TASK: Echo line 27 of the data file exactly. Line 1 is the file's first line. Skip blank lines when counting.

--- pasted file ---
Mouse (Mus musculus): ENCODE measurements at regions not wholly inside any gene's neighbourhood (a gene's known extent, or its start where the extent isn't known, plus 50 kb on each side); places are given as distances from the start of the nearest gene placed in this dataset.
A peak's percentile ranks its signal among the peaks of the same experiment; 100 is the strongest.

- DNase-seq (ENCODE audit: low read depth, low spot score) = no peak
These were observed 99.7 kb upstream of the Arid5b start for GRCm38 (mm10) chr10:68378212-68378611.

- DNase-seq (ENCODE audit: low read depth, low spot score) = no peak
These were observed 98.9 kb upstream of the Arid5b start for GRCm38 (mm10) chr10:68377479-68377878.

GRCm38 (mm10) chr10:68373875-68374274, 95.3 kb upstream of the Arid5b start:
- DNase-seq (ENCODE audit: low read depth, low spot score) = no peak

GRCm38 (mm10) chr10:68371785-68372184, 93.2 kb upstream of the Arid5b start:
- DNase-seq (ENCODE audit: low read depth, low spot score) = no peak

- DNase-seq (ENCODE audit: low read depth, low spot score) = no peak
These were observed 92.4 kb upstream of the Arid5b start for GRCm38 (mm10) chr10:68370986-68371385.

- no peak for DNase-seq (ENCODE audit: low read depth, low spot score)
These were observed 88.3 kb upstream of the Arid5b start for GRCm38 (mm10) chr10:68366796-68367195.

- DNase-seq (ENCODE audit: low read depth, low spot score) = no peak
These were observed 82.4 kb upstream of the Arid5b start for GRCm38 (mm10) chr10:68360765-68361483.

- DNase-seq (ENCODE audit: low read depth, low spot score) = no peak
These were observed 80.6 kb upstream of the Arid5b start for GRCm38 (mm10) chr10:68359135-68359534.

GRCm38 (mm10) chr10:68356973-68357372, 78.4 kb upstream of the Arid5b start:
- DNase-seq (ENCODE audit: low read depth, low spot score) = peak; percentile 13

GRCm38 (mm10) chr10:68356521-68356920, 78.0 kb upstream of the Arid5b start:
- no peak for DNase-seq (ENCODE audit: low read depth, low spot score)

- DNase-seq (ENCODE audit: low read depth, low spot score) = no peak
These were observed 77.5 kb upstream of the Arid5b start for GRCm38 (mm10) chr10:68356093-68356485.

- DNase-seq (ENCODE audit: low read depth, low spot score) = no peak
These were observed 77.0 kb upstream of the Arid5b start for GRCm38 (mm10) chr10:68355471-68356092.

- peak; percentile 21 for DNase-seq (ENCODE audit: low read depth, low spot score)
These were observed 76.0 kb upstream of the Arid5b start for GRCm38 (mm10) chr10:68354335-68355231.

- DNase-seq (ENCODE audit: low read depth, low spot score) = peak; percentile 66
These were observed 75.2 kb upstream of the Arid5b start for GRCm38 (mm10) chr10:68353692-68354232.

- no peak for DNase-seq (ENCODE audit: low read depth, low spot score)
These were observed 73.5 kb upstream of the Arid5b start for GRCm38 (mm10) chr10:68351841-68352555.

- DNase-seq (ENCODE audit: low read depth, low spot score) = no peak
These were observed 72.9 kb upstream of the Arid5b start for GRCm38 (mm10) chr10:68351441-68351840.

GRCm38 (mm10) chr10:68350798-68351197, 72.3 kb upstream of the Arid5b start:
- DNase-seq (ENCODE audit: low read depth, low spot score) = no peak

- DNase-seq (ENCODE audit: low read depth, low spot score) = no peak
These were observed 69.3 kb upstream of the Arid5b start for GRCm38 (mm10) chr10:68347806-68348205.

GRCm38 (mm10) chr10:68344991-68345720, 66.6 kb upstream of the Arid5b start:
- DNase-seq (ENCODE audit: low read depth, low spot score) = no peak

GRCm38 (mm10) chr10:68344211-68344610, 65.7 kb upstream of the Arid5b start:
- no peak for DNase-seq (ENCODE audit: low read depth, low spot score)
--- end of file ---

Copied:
- peak; percentile 21 for DNase-seq (ENCODE audit: low read depth, low spot score)